I believe today is the sixth anniversary of Luc and I doing the entire La Cloche Silhoutte trail in two days with our friend Julian. I'm recording this now because it used to be on a now-defunct Friends of Killarney Park forum, and Luc is 13 years old and not getting any younger. He's geriatric.
Luc was younger then (obviously), 7 years old. I'd wanted for a while to fastpack the trail and had done extensive googling and been unable to find any record of any dog doing the La Cloche in two days...so we had a plan.
We reserved H33 (Little Mountain Lake) for two nights, in case we were unable to do the trail in two days, we didn't want to trigger SAR.
Luc and I had spent the week prior to going up to Killarney Provincial Park at a family friend's cottage with Neb. It was a nice relaxing week, I remember Lynn came to visit one night with a couple of her Huskies. Other than that it was hermit-styles for the week though.
I'd come back to Toronto, dropped off Neb, dropped off the cottage keys, and headed straight up for the five hour drive to Killarney.
We got there in good time and got checked in, Julian arrived at night and we decided, instead of setting up the tent to sleep in, we'd sleep in the back of his van. Which, FYI, is not all that comfortable. We set our alarm for 3:30 am...
...and overslept. We woke up at 5 am if I recall correctly. Got ready in a hurry, then headed off to the western trailhead (we did the loop in a clockwise direction, getting the easiest hiking out of the way first).
We started off with our headlamps, for the first hour or so, before it got light enough to see. One bathroom break early on, then we pressed on.
By the time we hit the Pig (steep portion of the trail that is also a portage) we realized we had a couple of failings - I had forgotten to bring my asthma meds and Julian's knees were bothering him. Luc, of course, was fine.
We pressed on, like two old people, making slow progress. At least it was easy going.
Soon enough though (after about 25k), we hit the ridges. We stopped at the top of Moose Pass, which is a brutal climb, and contacted our loved ones/took the only pictures of the trip.
We were pretty pleased with the time we were making, though made quite a team - my asthma meant climbing ridges was brutal for me, and Julian's knees meant descending was brutal for him.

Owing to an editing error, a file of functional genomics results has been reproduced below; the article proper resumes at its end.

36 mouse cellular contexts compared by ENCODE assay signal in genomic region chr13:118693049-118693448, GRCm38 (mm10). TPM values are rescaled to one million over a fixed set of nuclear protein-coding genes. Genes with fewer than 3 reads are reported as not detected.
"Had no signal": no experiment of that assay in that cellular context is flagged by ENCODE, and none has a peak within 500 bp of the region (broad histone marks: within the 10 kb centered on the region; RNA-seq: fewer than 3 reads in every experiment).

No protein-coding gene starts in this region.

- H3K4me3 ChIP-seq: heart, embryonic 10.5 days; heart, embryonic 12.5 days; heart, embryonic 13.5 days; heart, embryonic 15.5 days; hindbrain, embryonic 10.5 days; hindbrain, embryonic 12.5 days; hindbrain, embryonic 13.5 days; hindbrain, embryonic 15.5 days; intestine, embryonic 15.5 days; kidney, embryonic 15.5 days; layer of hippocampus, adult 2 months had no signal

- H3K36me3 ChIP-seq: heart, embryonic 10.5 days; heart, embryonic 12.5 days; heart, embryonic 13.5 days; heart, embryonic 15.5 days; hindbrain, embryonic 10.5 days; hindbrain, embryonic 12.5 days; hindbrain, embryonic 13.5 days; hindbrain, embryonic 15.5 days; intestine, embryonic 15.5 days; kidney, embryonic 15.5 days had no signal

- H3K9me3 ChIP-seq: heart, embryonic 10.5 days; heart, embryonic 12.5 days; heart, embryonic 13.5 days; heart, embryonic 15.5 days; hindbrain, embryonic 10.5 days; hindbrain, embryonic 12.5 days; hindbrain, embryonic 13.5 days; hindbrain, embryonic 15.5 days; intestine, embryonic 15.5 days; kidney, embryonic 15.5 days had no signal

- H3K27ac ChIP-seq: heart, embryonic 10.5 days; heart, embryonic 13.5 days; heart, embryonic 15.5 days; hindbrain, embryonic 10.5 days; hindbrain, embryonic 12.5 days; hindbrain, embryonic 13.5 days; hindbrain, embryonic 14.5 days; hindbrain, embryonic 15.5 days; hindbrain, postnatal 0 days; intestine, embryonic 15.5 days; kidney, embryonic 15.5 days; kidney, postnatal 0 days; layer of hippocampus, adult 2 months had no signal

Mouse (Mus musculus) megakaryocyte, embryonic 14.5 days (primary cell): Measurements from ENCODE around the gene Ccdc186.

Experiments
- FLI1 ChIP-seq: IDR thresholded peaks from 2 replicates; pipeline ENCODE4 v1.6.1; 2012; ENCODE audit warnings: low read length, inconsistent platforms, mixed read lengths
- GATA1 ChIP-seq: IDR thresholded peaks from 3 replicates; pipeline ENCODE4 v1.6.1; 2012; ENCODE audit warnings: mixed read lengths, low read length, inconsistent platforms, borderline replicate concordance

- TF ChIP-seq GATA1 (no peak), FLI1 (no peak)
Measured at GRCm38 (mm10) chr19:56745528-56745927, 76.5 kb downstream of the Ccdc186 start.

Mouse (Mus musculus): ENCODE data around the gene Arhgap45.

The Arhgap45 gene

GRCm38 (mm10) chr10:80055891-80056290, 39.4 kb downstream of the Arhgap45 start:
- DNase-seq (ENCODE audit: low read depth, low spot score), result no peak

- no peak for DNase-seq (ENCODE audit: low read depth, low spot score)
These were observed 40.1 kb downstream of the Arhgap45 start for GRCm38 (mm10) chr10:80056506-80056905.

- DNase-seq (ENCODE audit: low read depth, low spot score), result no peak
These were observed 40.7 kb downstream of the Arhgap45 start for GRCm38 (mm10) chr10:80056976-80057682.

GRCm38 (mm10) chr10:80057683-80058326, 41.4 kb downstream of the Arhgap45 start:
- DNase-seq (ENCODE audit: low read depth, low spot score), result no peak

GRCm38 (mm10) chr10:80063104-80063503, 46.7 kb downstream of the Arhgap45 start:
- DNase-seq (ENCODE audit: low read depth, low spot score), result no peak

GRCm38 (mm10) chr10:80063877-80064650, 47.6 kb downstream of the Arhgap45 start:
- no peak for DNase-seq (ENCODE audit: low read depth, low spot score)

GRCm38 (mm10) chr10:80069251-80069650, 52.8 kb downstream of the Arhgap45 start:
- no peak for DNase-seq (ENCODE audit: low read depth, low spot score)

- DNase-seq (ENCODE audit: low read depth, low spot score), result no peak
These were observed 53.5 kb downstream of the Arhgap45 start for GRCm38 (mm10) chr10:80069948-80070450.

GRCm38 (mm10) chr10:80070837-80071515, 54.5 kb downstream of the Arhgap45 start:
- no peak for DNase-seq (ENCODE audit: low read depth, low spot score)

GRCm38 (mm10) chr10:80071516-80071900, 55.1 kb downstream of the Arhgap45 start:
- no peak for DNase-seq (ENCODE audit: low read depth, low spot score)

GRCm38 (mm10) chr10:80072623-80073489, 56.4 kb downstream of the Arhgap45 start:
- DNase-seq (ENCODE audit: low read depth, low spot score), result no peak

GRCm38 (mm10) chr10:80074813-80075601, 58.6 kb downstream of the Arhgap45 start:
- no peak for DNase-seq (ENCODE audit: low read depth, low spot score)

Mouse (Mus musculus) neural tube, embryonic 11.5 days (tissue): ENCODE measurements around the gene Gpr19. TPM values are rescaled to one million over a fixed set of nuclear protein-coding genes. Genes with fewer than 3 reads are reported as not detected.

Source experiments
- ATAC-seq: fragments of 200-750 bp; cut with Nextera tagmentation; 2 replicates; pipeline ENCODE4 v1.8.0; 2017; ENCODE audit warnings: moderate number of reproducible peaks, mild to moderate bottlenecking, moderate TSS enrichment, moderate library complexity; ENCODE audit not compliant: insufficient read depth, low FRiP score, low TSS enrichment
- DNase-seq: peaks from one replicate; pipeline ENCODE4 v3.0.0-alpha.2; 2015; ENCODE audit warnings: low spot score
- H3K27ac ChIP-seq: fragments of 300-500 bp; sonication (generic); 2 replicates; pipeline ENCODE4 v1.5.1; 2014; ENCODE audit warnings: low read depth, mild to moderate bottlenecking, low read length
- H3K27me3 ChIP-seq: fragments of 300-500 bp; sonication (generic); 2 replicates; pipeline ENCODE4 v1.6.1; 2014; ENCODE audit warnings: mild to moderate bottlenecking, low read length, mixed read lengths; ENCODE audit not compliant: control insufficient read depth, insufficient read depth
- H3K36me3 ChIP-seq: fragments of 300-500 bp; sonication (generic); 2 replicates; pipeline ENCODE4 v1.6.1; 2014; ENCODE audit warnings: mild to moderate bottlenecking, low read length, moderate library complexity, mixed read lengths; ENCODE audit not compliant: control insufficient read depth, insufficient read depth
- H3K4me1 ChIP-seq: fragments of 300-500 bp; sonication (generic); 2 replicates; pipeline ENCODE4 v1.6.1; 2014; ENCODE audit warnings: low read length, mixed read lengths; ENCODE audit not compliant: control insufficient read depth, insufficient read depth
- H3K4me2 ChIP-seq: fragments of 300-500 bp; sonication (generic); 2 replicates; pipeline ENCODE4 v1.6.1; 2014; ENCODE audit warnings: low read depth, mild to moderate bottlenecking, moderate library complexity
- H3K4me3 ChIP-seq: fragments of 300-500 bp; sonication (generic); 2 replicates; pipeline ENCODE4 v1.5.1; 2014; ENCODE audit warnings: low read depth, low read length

We made it to our campsite on Little Mountain Lake with lots of time - and what a pretty site! We set up the tent, made dinner and had a fire before going to bed. We slept pretty well, though it was cool, being September, and us trying to pack lightly (though it wasn't really fastpacking, my pack was over 25lbs!!!!).
We got up about 6 am the next morning, had a quick breakfast, and hit the trail when it got light, as neither of us had an appetite for route finding on the ridges in the dark and hoping we could make out the next cairn by headlamp.
It rained. Oh how it rained. Between that, my asthma, and Julian's knees, we were making slow progress. Sliding down a rock face I tore a hole in the bum of my windpants, so I was very much hoping we wouldn't run into anyone!
Julian was thinking we'd have to camp somewhere for the night, the ridges were so slippery and brutal in the wet. But I was like 'No, we have to get the dog record for Luc! Keep going!' and Julian loves Luc, so it was easy to convince him.
We made it to the Crack in decent time, descended, thrilled and knowing nothing would stop us now - we had an easy 8k or so of walking back to George Lake and our cars. It was great.
We arrived in George Lake, 80kish later, after somewhere over 20 hours on the trail between the two days.
I had taken my mom's car up, and on the trail had only taken the valet key, since I didn't have to worry about it getting wet. I'd locked everything in the trunk and locked the trunk.
....Valet keys do not unlock trunks when they're locked from the inside. It's an anti-theft measure. I did not know this. Much panic was had, especially as my pants had a big hole in the bum. Eventually we got reception, I called my mom, who explained this to me, I got the other key from wherever genius me had put it, got the trunk open, changed pants and was much relieved.
We decided instead of camping in the campground we deserved a little luxury, so went into town to the Killarney Bay Inn, which takes dogs. There's ALWAYS rooms at KBI. Well, not that night...there was a wedding. One room left, and the desk person very apologetically said 'But it's got two double beds, not a queen or a king'. Julian and I were like 'GOOD we're not a couple!' Heh. So it worked out well. I think we got Luc a burger from the restaurant, and Luc was acting like a jerk if I recall and barking in the room so we went and ate there. Silly dog!
But it was great to have done such a tough trail so quickly, and to get Luc the (known, anyways) doggy record. If I remember from the old Friends forum, a few years later another dog did it in two days, but Luc was the first that we knew of!
And now he's 13. Toby and I are planning to do the whole trail next year with the dogs, but in 5 days. What can I say, he's slowed down, but then, he'll be 14 then, which is ancient in dog years. The average life span for German Shepherds (and Border Collies which may be in him) is only 10 years old!
So proud of Luc to do the La Cloche Silhouette in two days! He did great, way better than the humans. It is a memory I will always cherish.